Toshihide (1863 - 1925)
Benkei in a Boat
Series; Eighteen Honorable Men and Deeds

An illustration of the Noh play titled “Funa-Benkei” (Benkei in a Boat), a drama about Yoshitsune and his loyal retainer, warrior monk Benkei. After Yoshitsune and the Minamoto forces defeated the Taira at the naval battle of Dan-no-ura, the Taira commander Tomomori committed suicide by tying himself to an anchor and leaping into the sea. While Benkei and Yoshitsune are later sailing through Daimotsu Bay, a huge storm arises, caused by the vengeful ghosts of the Taira. Here, the spirit of Taira no Tomomori rises from his watery grave, gripping a naginata and dancing about, his long hair flowing over his shoulders and back. His skin is pale blue, a sign of his otherworldliness, and he wears a white patterned tunic over full hakama pants with a design of splashing waves. In the boat, Benkei clasps a string of prayer beads between his hands, praying for the safety of his companions. His entreaties are heard, and the fearful Taira ghosts disappear beneath the sea.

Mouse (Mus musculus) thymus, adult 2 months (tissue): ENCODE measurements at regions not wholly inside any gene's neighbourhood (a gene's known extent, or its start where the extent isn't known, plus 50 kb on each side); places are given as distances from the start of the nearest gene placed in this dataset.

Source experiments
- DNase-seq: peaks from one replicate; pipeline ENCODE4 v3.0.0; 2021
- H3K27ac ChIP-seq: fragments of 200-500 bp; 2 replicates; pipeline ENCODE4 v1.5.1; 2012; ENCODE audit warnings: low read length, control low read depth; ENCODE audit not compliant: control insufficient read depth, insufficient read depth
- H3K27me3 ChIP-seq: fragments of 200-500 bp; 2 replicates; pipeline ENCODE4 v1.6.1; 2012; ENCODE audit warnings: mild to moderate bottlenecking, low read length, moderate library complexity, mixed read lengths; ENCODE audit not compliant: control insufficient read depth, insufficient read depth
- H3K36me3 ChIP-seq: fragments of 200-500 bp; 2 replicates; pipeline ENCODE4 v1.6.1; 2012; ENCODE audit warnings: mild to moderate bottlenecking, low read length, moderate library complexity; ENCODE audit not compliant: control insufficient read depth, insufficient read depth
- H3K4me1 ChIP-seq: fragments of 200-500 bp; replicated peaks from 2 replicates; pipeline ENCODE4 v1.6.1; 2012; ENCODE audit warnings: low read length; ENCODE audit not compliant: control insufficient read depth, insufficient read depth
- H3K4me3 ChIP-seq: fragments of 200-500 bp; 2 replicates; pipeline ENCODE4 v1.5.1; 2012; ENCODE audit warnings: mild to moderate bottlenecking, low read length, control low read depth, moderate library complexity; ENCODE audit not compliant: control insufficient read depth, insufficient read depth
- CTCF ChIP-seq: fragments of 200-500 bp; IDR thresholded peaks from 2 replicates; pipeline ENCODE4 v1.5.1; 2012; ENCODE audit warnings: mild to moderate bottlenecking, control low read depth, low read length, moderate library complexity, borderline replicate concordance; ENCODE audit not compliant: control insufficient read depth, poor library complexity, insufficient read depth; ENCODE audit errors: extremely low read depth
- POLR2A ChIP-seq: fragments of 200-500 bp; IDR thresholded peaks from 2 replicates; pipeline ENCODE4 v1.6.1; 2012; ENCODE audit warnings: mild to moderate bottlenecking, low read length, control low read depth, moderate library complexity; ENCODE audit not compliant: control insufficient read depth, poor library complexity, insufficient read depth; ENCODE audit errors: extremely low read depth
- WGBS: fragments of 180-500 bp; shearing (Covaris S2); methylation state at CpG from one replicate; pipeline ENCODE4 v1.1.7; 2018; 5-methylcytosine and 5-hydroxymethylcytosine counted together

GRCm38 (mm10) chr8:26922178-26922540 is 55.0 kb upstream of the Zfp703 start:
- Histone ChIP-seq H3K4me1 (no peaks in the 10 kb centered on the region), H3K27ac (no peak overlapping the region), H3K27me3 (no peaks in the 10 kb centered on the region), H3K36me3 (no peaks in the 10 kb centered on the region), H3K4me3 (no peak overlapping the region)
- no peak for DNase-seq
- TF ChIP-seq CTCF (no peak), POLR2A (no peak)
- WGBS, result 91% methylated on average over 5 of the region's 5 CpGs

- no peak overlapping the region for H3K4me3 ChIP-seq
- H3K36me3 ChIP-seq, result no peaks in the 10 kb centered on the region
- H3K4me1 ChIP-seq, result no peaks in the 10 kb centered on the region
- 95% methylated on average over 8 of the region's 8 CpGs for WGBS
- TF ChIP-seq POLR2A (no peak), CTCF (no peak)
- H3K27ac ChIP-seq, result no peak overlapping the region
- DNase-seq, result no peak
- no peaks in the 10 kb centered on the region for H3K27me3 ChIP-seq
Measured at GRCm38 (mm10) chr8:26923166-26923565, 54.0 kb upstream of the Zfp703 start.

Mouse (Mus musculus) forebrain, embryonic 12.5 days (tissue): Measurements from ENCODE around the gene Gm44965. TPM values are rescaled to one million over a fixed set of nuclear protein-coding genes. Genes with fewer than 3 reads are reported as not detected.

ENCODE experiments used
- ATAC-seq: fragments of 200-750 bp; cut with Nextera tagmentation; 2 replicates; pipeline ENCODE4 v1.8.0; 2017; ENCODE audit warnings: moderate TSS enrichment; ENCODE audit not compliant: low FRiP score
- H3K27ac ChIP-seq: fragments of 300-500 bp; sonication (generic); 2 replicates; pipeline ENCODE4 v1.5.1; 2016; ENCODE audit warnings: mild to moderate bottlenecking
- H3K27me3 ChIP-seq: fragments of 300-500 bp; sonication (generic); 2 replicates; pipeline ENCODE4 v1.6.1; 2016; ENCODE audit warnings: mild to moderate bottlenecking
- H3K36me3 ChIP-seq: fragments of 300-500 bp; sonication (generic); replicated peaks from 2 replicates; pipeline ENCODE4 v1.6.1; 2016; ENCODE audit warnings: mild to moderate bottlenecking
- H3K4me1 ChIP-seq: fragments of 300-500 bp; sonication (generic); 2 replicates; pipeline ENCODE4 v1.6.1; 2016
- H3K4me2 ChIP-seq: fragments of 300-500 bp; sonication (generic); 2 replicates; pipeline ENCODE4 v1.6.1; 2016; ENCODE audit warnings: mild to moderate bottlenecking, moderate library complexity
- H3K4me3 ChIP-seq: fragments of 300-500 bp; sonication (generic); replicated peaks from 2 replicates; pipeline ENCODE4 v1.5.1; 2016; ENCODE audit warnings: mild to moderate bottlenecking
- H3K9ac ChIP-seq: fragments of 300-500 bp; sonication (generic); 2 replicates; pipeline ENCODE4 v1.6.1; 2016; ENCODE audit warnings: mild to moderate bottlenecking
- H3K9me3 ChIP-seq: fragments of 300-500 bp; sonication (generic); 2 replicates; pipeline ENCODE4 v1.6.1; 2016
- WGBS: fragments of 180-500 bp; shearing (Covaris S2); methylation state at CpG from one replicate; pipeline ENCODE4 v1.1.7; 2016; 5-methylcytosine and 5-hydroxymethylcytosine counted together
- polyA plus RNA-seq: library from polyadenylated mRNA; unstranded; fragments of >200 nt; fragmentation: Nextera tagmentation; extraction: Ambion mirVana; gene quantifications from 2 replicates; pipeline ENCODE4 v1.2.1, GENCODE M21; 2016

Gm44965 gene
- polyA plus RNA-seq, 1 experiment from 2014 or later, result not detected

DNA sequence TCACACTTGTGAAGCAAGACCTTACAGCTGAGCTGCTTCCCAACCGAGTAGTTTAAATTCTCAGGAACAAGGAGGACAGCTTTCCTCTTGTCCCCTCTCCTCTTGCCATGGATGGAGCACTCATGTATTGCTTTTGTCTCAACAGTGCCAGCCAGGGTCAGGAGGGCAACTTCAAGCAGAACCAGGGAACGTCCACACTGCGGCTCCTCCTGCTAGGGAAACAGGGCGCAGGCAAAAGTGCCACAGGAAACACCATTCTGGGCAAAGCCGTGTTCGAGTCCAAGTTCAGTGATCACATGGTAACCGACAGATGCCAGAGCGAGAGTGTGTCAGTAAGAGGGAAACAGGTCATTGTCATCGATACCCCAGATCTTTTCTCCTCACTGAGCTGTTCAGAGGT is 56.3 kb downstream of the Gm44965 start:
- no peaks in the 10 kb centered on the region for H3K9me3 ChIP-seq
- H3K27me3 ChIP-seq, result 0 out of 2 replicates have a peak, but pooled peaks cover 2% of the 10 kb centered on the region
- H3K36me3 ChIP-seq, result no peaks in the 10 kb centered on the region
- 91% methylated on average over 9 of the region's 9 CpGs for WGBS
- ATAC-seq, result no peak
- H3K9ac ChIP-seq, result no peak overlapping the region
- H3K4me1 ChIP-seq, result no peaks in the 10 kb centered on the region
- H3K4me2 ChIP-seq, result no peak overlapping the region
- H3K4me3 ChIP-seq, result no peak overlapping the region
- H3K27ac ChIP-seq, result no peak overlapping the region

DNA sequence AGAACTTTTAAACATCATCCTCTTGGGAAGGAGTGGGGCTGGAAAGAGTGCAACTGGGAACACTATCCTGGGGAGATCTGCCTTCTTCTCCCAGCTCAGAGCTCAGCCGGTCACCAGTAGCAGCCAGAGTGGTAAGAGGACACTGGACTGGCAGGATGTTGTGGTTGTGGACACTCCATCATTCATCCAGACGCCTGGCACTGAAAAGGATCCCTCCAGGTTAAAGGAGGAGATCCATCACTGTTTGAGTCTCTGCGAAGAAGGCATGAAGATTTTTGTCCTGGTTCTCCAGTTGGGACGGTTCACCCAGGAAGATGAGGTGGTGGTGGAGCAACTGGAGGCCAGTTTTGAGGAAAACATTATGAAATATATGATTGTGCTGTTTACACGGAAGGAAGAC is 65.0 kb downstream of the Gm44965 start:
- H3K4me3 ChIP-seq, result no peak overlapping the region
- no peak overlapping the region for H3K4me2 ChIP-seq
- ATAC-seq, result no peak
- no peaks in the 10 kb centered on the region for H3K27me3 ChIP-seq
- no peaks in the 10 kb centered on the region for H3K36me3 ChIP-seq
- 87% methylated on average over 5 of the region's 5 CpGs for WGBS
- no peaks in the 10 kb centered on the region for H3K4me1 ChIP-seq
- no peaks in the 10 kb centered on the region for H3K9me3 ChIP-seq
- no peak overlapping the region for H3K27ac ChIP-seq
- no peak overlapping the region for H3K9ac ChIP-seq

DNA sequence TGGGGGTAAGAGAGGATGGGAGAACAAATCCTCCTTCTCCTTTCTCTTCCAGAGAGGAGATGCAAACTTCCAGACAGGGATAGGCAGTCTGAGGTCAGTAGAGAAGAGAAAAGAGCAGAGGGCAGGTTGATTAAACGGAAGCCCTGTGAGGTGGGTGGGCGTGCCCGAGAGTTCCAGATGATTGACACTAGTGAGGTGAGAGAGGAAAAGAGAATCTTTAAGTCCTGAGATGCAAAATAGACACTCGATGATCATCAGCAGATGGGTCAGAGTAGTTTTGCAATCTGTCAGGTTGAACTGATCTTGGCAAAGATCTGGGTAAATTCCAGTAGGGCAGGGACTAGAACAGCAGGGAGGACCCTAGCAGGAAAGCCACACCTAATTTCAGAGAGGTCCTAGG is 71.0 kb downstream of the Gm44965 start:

A performance of Funabenkei showcasing young performers of the Kita school.  The (nochi-)shite is the angry spirit of one of the fallen Heike warriors. The child role is Yoshitsune while the waki is Benkei. Great job by the shite, but that little kid has got to have the best job in the play. Look at him, he’s just like “I’m a kid. I’m Yoshitsune. I got me a sword. Aww yeah.” Why is Yoshitsune played by a child? Our professor says he thinks it’s because so he doesn’t have any sexual tension with the mae-shite in the first act, Lady Shizuka. 

This is the play we read in class last week. This week, it’s Hanjo, but I couldn’t find a performance of that except for a college Noh club dance. As a former college-Noh-club member, I’ve seen much more impressive amateur girls (er. not me, I was terrible, my seniors in the club.)